At The Collective Book Studio®, we’re committed to educating ourselves and always trying to do better. As part of that commitment, in our last blog, we shared resources for Talking to Your Kids About #BlackLivesMatter. And this week we wanted to share a blog post written by one of our forthcoming authors, Bob Lesser. Bob has a remarkable career, having founded and run a charter school in the South Bronx, worked at the epicenter of the nation’s largest and most ambitious school-reform effort, and helped rebuild police-community relations at the NYPD. Now as an executive coach, he works to empower others to become their best selves and build meaningful, successful organizations. His book The Peak Performance Formula, which will be released in Spring 2021, offers stories of people who are peak performers along with guided activities, research, and case studies from neuroscience, psychology, and religion, examining what makes leaders effective.We hope you will find his words illuminating and we hope they will equip you with the right language to counter ignorance and bias when you encounter it.

For those having trouble understanding how systemic racism works (aka the “All Lives Matter” folks) we hope this helps.

If you are a person of color in this country, you are marginalized from the day you are born to the day you die. Here’s how:

Because of your race you are more likely to be born in a poor neighborhood…

The poverty rate for black Americans in this country is more than 3 times higher than for white Americans. This began with slavery and the years of formal and informal discriminatory housing and employment practices which followed.

Because you live in a poor neighborhood you are more likely to go to an underperforming school…

Compared to wealthier counterparts this school has fewer resources, less experienced teachers and lower expectations for you.

As a result you have received an education which makes you less likely to graduate from high school and, if you do, less likely to be prepared for college…

The high school I went to in New York City, a magnet school in the Bronx, where only 3% of the student body is black had 100% college readiness rates compared to the Bronx average, schools with primarily black and Latino students, of just 45%.

Because of your lack of educational opportunity and discriminatory practices in the workplace you earn and save less…

According to a Brookings Institute study in 2020, the net worth of a typical white family is more than 10 times the net worth of a black family. In 2015, median incomes for black men were $42,076 while median income for white men was $60,388. According to one analysis, black men earn $.87 for every $1 earned by a white man in a similar job.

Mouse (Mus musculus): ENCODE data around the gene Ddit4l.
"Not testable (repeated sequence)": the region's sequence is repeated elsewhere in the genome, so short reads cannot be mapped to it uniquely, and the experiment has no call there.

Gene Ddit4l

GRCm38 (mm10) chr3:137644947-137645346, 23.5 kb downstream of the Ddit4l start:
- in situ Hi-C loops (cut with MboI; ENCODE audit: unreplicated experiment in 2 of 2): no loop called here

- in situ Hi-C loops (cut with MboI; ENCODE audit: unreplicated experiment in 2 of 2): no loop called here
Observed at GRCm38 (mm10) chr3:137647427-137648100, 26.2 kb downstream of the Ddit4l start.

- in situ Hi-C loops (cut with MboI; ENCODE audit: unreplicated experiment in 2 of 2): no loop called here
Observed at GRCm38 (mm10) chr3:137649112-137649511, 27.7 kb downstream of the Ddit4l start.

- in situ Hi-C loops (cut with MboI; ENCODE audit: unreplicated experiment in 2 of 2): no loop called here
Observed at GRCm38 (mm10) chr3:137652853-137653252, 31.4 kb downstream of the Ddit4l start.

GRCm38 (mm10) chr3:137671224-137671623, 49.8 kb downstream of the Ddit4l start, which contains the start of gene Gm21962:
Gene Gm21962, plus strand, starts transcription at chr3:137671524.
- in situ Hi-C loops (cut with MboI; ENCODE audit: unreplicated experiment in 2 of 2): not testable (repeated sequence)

In one study, black job applicants were half as likely as equally qualified white applicants to receive a call back or job offer.

You face greater obstacles to securing a mortgage to buy a home…

The practice of red-lining, where banks and other mortgage lenders reject loans for otherwise creditworthy borrowers based on their race, has been going on for years. For blacks and Latinos that are able to secure loans they can be charged higher interest rates and heftier refinance fees than white borrowers.

Because of the color of your skin you are more likely to be stopped and searched by police…

In 2019, 88% of all people stopped and frisked by police in New York City were black or Latino compared with only 9% who were white.

And if you do make a mistake and break the law you are likely treated more harshly by the criminal justice system than your white counterpart…

A Sentencing Project report on the inequities in the criminal justice system gives the following example. “Police officers are more likely to stop black and Hispanic drivers for investigative reasons. Once pulled over, people of color are more likely than whites to be searched, and blacks are more likely than whites to be arrested…Prosecutors and judges also often treat blacks and Hispanics more harshly in their charging and sentencing decisions.”

Health crises, like the current COVID-19 pandemic, disproportionately impact you…

Many of the front-line (low wage) essential jobs belong to people of color due to the educational obstacles and workplace discrimination at play. And thanks to housing discrimination many people of color face they live in less desirable areas with unhealthy air quality, in older buildings, with less access to healthy foods all creating the conditions for greater numbers of underlying health conditions. And due to harsher treatment in policing, prosecution and sentencing Black Americans are overrepresented in the prison system which puts them at the center of another pandemic hotspot.

Finally, because of your race you are more likely to die younger…

All of the above adds up to literally years off one’s life. White Americans live longer than black Americans. In one study, the death rate of black participants was 70% higher than whites.

Add on the multiple other ways that public and private institutions treat people of color unfairly and you can clearly see the systemic forces that disadvantage people of color in this country. It is not fair, not right, and must change.

Bob Lesser

Bob Lesser is a founder, psychotherapist, and Executive Coach. In his coaching practice Bob works with high performers across a variety of industries. Bob has taught leadership at the New School for Social Research and has conducted training internationally. He received his Masters Degree from Harvard University where he studied leadership, management, and conflict resolution. Bob lives in the San Francisco Bay Area with his wife and three children.

www.boblesser.com

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